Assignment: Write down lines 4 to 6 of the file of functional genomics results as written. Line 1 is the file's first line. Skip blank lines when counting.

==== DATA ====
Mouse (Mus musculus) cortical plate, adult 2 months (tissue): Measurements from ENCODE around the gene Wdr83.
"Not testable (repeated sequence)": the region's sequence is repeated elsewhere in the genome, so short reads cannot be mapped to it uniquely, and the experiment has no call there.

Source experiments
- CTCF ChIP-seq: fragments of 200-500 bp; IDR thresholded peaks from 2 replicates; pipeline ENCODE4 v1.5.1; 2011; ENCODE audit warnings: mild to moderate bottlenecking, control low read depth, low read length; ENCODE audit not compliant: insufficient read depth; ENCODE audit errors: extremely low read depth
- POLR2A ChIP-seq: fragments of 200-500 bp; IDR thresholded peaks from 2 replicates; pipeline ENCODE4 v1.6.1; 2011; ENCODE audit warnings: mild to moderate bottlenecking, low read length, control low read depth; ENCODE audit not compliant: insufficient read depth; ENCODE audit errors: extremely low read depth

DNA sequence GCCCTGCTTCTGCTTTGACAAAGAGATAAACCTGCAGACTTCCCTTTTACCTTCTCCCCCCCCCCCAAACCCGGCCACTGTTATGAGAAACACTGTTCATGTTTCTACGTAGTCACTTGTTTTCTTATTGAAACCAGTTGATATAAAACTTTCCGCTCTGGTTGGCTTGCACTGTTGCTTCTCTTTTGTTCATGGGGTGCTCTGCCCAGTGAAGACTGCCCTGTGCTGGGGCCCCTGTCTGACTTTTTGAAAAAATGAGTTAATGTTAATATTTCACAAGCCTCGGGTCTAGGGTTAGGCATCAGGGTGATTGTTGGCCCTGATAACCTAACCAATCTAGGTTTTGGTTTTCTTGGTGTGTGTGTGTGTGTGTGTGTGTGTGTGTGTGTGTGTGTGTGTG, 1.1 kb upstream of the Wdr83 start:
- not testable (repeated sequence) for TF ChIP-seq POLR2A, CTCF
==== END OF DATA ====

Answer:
- CTCF ChIP-seq: fragments of 200-500 bp; IDR thresholded peaks from 2 replicates; pipeline ENCODE4 v1.5.1; 2011; ENCODE audit warnings: mild to moderate bottlenecking, control low read depth, low read length; ENCODE audit not compliant: insufficient read depth; ENCODE audit errors: extremely low read depth
- POLR2A ChIP-seq: fragments of 200-500 bp; IDR thresholded peaks from 2 replicates; pipeline ENCODE4 v1.6.1; 2011; ENCODE audit warnings: mild to moderate bottlenecking, low read length, control low read depth; ENCODE audit not compliant: insufficient read depth; ENCODE audit errors: extremely low read depth

DNA sequence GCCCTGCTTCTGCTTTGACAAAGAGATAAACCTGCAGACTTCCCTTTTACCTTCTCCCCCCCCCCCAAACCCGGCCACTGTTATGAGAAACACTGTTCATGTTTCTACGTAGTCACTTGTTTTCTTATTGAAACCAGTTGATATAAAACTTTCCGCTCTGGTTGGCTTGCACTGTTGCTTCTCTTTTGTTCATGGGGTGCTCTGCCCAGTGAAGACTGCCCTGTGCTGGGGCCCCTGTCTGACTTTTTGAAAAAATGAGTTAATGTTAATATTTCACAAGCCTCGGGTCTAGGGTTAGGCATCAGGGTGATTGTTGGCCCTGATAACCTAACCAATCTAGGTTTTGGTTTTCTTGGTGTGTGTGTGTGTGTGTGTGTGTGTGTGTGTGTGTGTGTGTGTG, 1.1 kb upstream of the Wdr83 start: